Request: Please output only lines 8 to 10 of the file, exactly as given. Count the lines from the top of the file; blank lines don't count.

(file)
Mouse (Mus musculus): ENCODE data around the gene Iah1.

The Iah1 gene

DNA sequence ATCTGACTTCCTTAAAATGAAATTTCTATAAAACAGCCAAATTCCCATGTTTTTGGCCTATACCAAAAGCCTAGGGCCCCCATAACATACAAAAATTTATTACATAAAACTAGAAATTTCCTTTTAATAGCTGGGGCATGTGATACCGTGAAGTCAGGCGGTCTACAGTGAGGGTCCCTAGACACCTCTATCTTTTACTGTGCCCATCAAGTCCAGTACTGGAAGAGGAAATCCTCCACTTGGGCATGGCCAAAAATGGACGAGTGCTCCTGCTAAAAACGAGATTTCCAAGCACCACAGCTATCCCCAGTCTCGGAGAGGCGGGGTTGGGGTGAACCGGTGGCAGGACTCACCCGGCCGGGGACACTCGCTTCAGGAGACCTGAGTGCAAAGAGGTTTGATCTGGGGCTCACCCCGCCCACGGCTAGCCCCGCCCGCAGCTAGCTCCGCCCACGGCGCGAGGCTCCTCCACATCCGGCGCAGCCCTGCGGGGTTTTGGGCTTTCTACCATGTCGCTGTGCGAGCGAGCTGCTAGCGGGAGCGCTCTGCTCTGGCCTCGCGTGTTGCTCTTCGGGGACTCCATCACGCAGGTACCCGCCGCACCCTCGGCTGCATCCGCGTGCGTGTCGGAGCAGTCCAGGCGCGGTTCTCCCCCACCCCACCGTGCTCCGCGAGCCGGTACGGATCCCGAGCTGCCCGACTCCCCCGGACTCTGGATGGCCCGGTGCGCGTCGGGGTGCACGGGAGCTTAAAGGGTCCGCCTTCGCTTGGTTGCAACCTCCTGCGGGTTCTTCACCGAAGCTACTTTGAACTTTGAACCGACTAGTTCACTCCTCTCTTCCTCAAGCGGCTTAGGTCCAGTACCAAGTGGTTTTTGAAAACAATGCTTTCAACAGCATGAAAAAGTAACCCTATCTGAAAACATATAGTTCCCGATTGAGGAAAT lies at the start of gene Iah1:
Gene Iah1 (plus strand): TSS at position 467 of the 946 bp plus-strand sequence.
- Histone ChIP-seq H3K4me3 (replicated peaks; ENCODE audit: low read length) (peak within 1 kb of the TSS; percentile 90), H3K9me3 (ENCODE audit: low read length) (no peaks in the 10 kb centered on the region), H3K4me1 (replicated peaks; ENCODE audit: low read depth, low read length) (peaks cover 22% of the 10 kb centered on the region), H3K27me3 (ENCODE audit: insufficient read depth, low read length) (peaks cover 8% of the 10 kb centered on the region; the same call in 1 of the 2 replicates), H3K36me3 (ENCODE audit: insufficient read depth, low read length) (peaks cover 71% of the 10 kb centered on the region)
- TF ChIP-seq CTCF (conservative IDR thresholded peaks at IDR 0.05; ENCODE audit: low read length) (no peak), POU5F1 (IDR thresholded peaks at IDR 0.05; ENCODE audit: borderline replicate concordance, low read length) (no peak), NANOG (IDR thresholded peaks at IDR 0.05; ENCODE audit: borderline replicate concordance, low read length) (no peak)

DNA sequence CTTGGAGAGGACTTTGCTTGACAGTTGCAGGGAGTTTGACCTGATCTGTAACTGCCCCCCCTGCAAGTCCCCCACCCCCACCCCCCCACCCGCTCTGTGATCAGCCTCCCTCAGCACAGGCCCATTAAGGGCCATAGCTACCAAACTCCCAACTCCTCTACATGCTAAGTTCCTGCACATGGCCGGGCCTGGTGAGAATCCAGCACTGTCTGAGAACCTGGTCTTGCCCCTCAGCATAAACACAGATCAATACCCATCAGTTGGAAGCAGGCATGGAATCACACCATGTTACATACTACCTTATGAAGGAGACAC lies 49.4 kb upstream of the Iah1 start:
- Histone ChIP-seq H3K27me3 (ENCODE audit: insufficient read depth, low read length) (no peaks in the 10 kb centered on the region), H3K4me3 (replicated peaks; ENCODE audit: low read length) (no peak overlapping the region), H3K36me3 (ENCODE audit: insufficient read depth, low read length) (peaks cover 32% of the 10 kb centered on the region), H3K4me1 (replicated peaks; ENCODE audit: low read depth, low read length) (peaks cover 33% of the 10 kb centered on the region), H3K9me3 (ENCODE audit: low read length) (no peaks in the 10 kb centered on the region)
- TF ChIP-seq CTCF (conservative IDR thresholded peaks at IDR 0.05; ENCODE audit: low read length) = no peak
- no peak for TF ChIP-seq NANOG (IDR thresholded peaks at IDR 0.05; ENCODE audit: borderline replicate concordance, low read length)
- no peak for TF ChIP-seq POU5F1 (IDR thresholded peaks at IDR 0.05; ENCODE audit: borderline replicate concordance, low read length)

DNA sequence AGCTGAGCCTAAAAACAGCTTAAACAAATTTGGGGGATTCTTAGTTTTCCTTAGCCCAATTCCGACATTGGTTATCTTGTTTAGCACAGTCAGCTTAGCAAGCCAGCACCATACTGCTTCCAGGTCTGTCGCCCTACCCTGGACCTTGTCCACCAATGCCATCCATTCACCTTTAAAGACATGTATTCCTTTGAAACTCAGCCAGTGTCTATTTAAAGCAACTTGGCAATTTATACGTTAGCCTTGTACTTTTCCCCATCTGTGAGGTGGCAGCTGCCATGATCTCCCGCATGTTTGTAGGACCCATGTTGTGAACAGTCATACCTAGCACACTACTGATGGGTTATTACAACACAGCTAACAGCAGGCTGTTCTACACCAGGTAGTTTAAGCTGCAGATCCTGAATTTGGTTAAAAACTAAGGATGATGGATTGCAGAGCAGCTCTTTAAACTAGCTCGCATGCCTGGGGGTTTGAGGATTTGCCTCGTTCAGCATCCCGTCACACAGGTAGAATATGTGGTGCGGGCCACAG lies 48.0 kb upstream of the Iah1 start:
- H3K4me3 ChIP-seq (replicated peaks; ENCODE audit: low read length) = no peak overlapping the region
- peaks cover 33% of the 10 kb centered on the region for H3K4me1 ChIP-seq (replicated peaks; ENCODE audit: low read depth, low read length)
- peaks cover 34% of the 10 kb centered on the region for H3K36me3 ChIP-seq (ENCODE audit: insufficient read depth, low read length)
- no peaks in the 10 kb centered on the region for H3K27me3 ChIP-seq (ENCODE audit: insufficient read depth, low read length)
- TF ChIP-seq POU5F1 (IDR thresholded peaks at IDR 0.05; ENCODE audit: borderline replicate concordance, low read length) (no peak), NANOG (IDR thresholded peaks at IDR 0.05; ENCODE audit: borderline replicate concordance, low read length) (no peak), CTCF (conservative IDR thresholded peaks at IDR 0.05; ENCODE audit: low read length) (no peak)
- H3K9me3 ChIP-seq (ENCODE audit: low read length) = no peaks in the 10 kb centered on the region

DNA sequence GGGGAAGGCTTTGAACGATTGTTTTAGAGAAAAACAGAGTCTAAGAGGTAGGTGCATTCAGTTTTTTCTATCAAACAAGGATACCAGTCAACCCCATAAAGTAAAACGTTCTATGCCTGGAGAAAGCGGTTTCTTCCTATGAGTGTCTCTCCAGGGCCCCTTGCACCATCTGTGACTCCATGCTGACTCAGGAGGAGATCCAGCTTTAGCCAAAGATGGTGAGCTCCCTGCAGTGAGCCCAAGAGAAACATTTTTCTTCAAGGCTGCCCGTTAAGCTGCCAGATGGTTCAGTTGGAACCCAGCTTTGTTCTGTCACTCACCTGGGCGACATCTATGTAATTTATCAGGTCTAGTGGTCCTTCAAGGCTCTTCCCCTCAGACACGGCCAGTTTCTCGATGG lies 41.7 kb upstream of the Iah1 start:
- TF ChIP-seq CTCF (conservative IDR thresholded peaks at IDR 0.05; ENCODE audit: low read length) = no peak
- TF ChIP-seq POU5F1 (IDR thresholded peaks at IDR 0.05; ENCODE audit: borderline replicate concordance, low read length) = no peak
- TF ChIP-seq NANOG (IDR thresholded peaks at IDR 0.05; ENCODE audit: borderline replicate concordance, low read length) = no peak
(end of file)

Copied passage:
- Histone ChIP-seq H3K27me3 (ENCODE audit: insufficient read depth, low read length) (no peaks in the 10 kb centered on the region), H3K4me3 (replicated peaks; ENCODE audit: low read length) (no peak overlapping the region), H3K36me3 (ENCODE audit: insufficient read depth, low read length) (peaks cover 32% of the 10 kb centered on the region), H3K4me1 (replicated peaks; ENCODE audit: low read depth, low read length) (peaks cover 33% of the 10 kb centered on the region), H3K9me3 (ENCODE audit: low read length) (no peaks in the 10 kb centered on the region)
- TF ChIP-seq CTCF (conservative IDR thresholded peaks at IDR 0.05; ENCODE audit: low read length) = no peak
- no peak for TF ChIP-seq NANOG (IDR thresholded peaks at IDR 0.05; ENCODE audit: borderline replicate concordance, low read length)